There are some other considerations that you should have with any concrete slab. I presume that you have a spot that is not prone to flooding during heavy rains? The slab will probably be poured on top of the ground - therefore it will be 4 to 5 inches above the ground with the shed base installed. If you are going to store a riding tractor or push equipment (like lawnmowers); you should maybe consider pouring a ramp while you are pouring the slab?

You stated that you wanted to watch others do the work. However; you could save a lot of money doing it yourself. If you are capable of making a 7 foot, inside diameter, square out of 2X4’s, leveling it and securing it with stakes around the outside perimeter; then you could possibly pour it yourself. Some concrete suppliers have trucks that will mix on the site. Here is an example of the trucks: http://nationsminimix.com/ Of course I do not know if one of these trucks could get close enough to pour on your spot? They are heavy large trucks and you don’t want the truck over your septic system (if you have one). There could also be branches and trees that get in the way?

Your 7X7 foot (4 inch thick slab) job would only require about .6 cubic yards of concrete - or about 24 X 80 pound bags. Buying concrete by the yard; the approximate cost is $50 - it would run a little more for those mix-on-site trucks. Four 2X4X8 would cost about $12. One longer 2X4X8 for a screed would be about $4. Toss in maybe one extra 2X4X8 to make stakes and you would have another $3. In other words; your $1500 job would be possible for under $100 - without labor. For $1400 you could really crank up your air conditioner when you went back inside!
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Old 05-28-2012, 01:28 AM
 
Location: North Texas
24,576 posts, read 34,290,563 times
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Quote:
Originally Posted by fisheye View Post
None of us know your land or where you want to place your shed. We also don’t know your location and how prone you are to severe weather. We also do not know what you intend to store in your shed after you have it up. We were coming up with ideas to save you money.
I appreciate that, but I'm extremely apprehensive about pouring concrete myself.

I'm in the Dallas/Fort Worth area, so we do have severe weather from time to time. I plan to store garden tools and later a propane grill in the shed along with other miscellaneous outdoor items.

Quote:
I agree that the concrete slab is the best and strongest. I just don’t know if you need that much?

There are some other considerations that you should have with any concrete slab. I presume that you have a spot that is not prone to flooding during heavy rains? The slab will probably be poured on top of the ground - therefore it will be 4 to 5 inches above the ground with the shed base installed. If you are going to store a riding tractor or push equipment (like lawnmowers); you should maybe consider pouring a ramp while you are pouring the slab?
I thought about this myself. I would like a ramp, but I wouldn't know the first thing about building one. I do plan to store a wheelbarrow, a grill (they have wheels too) and probably my bicycle in the shed, so a ramp would help out a lot.

Quote:
You stated that you wanted to watch others do the work. However; you could save a lot of money doing it yourself. If you are capable of making a 7 foot, inside diameter, square out of 2X4’s, leveling it and securing it with stakes around the outside perimeter; then you could possibly pour it yourself. Some concrete suppliers have trucks that will mix on the site. Here is an example of the trucks: http://nationsminimix.com/ Of course I do not know if one of these trucks could get close enough to pour on your spot? They are heavy large trucks and you don’t want the truck over your septic system (if you have one). There could also be branches and trees that get in the way?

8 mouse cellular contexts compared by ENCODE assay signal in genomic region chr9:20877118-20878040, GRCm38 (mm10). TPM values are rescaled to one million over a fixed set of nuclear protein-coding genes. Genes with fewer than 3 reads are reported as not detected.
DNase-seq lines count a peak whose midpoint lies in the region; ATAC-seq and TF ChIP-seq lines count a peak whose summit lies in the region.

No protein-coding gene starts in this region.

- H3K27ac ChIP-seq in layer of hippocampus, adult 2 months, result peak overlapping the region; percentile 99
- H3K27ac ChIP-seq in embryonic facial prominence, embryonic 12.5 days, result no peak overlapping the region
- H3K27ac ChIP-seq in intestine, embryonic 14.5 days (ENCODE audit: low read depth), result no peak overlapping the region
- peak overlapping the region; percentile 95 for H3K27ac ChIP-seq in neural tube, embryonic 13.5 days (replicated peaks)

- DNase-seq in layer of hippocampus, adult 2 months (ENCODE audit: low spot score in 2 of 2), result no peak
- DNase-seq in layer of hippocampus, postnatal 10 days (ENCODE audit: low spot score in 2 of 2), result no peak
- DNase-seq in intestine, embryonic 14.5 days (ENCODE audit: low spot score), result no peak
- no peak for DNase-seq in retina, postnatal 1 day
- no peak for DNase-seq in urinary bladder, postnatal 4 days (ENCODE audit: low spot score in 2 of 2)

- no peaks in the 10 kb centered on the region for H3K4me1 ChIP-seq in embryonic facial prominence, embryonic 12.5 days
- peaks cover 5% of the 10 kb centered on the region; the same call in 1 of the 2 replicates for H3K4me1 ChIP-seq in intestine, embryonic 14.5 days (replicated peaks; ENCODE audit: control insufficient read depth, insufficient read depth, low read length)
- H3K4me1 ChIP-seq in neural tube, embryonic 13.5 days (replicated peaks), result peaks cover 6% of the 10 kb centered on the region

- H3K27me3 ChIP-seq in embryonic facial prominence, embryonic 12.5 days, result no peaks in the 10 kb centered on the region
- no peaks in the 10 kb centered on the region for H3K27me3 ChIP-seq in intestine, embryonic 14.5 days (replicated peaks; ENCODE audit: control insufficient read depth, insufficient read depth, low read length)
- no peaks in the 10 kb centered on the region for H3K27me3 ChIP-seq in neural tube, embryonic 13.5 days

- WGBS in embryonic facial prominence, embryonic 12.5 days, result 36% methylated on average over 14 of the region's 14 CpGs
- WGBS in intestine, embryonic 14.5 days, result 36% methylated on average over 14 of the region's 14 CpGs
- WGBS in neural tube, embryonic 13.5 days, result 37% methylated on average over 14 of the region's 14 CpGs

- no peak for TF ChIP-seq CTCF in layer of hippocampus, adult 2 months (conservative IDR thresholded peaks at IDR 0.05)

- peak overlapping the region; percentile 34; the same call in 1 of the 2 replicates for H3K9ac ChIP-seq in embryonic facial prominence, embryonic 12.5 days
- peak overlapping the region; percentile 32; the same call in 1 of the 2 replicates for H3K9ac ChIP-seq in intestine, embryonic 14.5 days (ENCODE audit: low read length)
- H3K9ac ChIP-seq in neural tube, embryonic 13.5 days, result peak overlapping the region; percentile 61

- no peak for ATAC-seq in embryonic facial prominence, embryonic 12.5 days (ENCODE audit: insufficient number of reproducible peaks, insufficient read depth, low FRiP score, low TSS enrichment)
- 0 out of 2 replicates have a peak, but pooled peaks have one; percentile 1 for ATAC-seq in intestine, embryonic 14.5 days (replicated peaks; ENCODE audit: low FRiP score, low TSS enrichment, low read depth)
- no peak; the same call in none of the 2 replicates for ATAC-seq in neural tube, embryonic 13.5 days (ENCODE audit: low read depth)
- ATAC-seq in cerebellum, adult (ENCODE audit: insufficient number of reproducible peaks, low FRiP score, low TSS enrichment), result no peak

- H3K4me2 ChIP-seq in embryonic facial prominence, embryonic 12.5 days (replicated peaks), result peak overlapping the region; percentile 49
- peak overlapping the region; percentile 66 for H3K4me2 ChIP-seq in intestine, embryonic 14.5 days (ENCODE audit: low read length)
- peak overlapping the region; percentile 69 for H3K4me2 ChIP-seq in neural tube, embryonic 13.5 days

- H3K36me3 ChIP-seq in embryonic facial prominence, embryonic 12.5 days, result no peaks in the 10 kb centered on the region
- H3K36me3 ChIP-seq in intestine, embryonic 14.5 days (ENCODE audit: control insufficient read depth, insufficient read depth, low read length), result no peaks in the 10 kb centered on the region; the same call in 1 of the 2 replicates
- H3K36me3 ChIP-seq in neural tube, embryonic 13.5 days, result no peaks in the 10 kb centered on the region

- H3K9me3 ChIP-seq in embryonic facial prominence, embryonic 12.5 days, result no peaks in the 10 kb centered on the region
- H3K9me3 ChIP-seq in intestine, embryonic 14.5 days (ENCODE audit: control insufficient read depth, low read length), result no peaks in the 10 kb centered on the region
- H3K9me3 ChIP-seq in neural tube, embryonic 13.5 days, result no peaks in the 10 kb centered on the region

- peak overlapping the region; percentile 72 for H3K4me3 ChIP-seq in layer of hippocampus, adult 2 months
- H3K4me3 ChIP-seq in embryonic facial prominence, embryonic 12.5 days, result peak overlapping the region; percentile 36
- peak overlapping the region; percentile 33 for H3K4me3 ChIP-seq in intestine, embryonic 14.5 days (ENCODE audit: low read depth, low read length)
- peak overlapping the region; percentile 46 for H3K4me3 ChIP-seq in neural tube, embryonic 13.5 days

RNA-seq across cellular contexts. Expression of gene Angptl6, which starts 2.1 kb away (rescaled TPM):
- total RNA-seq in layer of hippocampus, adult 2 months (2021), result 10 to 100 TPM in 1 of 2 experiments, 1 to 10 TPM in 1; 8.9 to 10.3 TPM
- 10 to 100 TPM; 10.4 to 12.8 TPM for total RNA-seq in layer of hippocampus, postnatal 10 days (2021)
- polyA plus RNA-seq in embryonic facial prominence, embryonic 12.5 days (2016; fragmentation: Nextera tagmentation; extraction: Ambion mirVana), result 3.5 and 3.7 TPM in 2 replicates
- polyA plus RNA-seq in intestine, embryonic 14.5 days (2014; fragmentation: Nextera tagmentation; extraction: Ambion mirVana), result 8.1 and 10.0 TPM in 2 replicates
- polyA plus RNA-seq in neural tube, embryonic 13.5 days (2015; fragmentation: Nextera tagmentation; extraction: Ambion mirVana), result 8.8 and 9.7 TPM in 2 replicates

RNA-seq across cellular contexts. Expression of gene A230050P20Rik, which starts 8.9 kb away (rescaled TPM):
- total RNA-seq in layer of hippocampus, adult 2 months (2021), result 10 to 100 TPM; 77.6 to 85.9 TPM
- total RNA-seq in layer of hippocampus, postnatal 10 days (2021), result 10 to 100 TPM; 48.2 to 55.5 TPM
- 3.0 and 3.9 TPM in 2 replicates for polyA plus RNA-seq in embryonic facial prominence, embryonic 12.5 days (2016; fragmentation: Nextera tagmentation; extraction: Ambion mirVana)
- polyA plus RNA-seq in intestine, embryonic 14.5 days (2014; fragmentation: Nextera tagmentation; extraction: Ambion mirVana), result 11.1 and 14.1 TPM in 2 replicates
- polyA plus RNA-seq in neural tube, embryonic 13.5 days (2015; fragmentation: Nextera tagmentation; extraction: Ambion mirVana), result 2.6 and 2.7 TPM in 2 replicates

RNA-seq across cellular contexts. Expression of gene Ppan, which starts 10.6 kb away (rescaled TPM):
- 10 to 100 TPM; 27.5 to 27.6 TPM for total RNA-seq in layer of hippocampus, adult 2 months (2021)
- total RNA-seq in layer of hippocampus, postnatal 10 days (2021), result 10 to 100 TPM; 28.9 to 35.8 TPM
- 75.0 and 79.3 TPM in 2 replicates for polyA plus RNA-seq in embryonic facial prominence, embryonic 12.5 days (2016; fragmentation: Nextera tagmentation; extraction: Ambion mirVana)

Your 7X7 foot (4 inch thick slab) job would only require about .6 cubic yards of concrete - or about 24 X 80 pound bags. Buying concrete by the yard; the approximate cost is $50 - it would run a little more for those mix-on-site trucks. Four 2X4X8 would cost about $12. One longer 2X4X8 for a screed would be about $4. Toss in maybe one extra 2X4X8 to make stakes and you would have another $3. In other words; your $1500 job would be possible for under $100 - without labor. For $1400 you could really crank up your air conditioner when you went back inside!
It's not because I'm lazy or anything. It's because I really, truly, honestly do not think I'm capable of doing this job properly myself. I know myself pretty well and am well aware of my own strengths and weaknesses and if I think I can't do it, it's probably a good idea if I don't.
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Old 06-10-2012, 09:49 PM
 
Location: Minnesota
48 posts, read 94,848 times
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My husband is in the process of building a garden shed for me. We also found that concrete prices were ridiculously high for the small shed we wanted (5' x 6').

What he ended up doing was essentially burying a concrete block on each corner enough so that they were level with each other. Then he built a pressure treated frame to rest on the blocks, which ended up being the base of the shed. He put pea gravel around and between all the blocks, for drainage, I think.

I would think you'd be able to attach the anchors to the buried concrete blocks.
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Old 06-10-2012, 10:26 PM
 
48,509 posts, read 86,173,019 times
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They actaulyl make blocks just for that type of tenpory sheds that cradle the fllor joist. But its really not that diffiult to rent a concrete mixer and if you study now to do a reenforced slab .pour one that size yourself.I helped a neighbor who poured a 5X 10 slab just a few months ago.We even under reamed the slab with post digger to give it more stabilty over time. Easy pour the ream collumsto 24 inches with rebar sticvkig up . next daypour the slab and fisinish it with a straight 2X4 and trowel putti g in anchors for walls.Rented mixer made it pretty easy really.
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Old 06-11-2012, 04:51 PM
 
25,627 posts, read 31,509,074 times
Reputation: 23139
Quote:
Originally Posted by txmg View Post
My husband is in the process of building a garden shed for me. We also found that concrete prices were ridiculously high for the small shed we wanted (5' x 6').

What he ended up doing was essentially burying a concrete block on each corner enough so that they were level with each other. Then he built a pressure treated frame to rest on the blocks, which ended up being the base of the shed. He put pea gravel around and between all the blocks, for drainage, I think.

I would think you'd be able to attach the anchors to the buried concrete blocks.
You could try but I would be worried about spalling.